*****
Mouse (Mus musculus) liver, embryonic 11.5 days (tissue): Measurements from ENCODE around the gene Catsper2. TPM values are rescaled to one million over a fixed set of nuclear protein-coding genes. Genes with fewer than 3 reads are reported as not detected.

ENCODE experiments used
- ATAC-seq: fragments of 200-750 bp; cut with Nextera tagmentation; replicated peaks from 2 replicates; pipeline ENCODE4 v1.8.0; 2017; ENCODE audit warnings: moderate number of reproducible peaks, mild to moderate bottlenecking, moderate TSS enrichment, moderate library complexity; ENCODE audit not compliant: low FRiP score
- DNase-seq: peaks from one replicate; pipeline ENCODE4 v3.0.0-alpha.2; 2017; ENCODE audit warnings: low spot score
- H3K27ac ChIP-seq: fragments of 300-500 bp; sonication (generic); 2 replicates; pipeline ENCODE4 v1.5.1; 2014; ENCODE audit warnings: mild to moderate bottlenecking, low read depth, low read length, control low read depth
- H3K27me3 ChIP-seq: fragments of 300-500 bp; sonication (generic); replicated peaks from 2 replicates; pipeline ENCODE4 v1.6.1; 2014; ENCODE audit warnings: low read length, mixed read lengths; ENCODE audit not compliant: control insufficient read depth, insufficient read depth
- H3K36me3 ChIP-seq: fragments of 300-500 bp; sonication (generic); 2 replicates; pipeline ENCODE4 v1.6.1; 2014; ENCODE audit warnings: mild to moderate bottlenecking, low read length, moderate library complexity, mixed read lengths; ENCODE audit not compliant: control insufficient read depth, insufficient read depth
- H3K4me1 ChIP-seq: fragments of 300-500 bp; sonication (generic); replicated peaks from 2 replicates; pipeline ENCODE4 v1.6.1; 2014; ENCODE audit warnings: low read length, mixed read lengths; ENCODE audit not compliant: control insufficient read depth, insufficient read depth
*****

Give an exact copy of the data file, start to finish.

Mouse (Mus musculus) liver, embryonic 11.5 days (tissue): Measurements from ENCODE around the gene Catsper2. TPM values are rescaled to one million over a fixed set of nuclear protein-coding genes. Genes with fewer than 3 reads are reported as not detected.

ENCODE experiments used
- ATAC-seq: fragments of 200-750 bp; cut with Nextera tagmentation; replicated peaks from 2 replicates; pipeline ENCODE4 v1.8.0; 2017; ENCODE audit warnings: moderate number of reproducible peaks, mild to moderate bottlenecking, moderate TSS enrichment, moderate library complexity; ENCODE audit not compliant: low FRiP score
- DNase-seq: peaks from one replicate; pipeline ENCODE4 v3.0.0-alpha.2; 2017; ENCODE audit warnings: low spot score
- H3K27ac ChIP-seq: fragments of 300-500 bp; sonication (generic); 2 replicates; pipeline ENCODE4 v1.5.1; 2014; ENCODE audit warnings: mild to moderate bottlenecking, low read depth, low read length, control low read depth
- H3K27me3 ChIP-seq: fragments of 300-500 bp; sonication (generic); replicated peaks from 2 replicates; pipeline ENCODE4 v1.6.1; 2014; ENCODE audit warnings: low read length, mixed read lengths; ENCODE audit not compliant: control insufficient read depth, insufficient read depth
- H3K36me3 ChIP-seq: fragments of 300-500 bp; sonication (generic); 2 replicates; pipeline ENCODE4 v1.6.1; 2014; ENCODE audit warnings: mild to moderate bottlenecking, low read length, moderate library complexity, mixed read lengths; ENCODE audit not compliant: control insufficient read depth, insufficient read depth
- H3K4me1 ChIP-seq: fragments of 300-500 bp; sonication (generic); replicated peaks from 2 replicates; pipeline ENCODE4 v1.6.1; 2014; ENCODE audit warnings: low read length, mixed read lengths; ENCODE audit not compliant: control insufficient read depth, insufficient read depth